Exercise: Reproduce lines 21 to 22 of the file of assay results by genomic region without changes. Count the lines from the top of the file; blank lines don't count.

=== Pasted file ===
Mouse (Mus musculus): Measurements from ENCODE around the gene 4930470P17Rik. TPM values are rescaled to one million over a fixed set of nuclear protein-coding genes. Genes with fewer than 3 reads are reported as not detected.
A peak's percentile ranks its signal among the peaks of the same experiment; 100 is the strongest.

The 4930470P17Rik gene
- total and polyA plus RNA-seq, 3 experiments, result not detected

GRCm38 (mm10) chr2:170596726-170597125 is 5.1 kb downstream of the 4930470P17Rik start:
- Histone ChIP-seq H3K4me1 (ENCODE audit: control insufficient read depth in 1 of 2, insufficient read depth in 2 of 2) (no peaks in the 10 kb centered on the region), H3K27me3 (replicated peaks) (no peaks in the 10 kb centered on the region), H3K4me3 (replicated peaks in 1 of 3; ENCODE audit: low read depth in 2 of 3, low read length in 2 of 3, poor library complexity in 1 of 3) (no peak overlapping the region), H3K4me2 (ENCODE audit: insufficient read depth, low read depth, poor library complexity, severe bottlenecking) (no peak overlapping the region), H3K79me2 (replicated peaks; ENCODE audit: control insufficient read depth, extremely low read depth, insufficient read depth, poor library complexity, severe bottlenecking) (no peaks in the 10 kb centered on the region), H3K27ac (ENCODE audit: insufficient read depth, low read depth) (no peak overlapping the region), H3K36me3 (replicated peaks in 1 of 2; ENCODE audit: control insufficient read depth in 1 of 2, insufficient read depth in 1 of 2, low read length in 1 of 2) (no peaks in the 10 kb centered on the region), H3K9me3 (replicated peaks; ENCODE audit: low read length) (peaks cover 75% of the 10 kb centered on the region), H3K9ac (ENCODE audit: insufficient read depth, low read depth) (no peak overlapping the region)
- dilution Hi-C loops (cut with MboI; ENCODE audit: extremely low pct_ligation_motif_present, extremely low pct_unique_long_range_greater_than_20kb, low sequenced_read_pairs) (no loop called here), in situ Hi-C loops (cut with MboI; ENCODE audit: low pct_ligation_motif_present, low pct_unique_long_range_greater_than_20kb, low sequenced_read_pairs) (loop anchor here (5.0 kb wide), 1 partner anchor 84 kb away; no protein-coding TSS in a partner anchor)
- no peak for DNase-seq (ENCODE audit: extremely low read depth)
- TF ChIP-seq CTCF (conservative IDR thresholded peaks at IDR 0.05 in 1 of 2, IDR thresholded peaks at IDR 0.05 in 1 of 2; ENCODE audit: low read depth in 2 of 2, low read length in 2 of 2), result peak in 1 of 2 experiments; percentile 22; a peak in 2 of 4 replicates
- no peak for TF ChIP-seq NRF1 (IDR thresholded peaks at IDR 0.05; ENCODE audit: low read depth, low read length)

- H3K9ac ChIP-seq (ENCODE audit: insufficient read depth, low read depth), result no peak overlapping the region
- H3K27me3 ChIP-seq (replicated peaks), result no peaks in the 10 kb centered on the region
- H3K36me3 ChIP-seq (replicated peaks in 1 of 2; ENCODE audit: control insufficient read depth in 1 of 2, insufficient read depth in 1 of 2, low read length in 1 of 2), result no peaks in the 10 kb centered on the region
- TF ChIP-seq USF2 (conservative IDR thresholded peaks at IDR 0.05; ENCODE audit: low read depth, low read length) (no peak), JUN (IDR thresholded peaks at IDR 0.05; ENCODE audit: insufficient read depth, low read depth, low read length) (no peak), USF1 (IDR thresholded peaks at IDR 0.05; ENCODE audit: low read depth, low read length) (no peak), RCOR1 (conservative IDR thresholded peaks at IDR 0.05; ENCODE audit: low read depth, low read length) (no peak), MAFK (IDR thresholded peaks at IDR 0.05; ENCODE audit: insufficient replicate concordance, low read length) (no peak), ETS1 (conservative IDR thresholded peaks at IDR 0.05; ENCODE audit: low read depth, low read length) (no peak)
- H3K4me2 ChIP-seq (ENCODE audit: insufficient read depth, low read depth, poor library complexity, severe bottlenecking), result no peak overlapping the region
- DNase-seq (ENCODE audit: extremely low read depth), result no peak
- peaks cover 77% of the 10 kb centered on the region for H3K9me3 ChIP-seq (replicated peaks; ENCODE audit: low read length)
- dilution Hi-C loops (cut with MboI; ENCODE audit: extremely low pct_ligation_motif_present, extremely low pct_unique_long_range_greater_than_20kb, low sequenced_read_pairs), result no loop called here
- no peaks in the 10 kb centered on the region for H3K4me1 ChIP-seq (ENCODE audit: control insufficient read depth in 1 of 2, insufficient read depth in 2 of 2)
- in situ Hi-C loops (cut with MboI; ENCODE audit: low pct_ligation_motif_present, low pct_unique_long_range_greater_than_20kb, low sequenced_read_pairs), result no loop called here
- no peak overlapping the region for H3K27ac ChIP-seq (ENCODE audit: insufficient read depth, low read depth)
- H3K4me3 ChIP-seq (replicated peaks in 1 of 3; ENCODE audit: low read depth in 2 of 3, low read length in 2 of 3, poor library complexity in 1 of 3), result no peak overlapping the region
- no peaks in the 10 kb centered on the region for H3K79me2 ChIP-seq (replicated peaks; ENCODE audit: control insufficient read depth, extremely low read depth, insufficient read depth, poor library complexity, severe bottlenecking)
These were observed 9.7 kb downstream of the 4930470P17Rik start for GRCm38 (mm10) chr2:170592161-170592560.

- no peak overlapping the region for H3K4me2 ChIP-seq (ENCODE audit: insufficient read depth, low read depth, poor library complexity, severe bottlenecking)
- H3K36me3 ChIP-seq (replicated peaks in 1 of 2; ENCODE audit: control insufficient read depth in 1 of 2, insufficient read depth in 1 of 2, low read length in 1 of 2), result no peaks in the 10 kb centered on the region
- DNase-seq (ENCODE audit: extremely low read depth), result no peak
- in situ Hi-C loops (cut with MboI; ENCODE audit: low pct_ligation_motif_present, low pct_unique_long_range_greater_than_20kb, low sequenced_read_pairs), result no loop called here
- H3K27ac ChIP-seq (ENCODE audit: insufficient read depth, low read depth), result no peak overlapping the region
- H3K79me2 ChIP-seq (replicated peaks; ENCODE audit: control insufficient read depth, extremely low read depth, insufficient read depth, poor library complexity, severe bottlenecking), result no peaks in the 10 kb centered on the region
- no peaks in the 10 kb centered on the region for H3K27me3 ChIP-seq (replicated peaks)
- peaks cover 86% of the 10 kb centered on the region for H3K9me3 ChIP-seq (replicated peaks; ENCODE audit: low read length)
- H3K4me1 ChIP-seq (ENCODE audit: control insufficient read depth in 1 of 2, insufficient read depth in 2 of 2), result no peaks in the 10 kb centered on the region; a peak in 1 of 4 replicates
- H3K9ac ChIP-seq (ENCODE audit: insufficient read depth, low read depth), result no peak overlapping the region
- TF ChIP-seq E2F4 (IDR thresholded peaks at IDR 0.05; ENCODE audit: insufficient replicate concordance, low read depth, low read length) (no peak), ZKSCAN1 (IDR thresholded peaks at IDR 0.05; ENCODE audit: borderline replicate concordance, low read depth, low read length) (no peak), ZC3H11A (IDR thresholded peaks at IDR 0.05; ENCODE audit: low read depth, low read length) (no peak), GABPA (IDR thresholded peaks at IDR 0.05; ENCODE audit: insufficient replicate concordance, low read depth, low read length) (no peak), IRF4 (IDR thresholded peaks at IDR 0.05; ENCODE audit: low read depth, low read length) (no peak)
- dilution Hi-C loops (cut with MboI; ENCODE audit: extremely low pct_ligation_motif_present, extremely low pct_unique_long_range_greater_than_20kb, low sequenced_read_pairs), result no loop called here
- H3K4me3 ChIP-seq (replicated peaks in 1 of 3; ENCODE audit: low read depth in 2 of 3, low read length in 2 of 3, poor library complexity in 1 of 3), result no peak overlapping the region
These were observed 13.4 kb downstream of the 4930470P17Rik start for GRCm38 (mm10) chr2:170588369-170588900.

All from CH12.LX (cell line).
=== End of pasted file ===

- no peak overlapping the region for H3K27ac ChIP-seq (ENCODE audit: insufficient read depth, low read depth)
- H3K4me3 ChIP-seq (replicated peaks in 1 of 3; ENCODE audit: low read depth in 2 of 3, low read length in 2 of 3, poor library complexity in 1 of 3), result no peak overlapping the region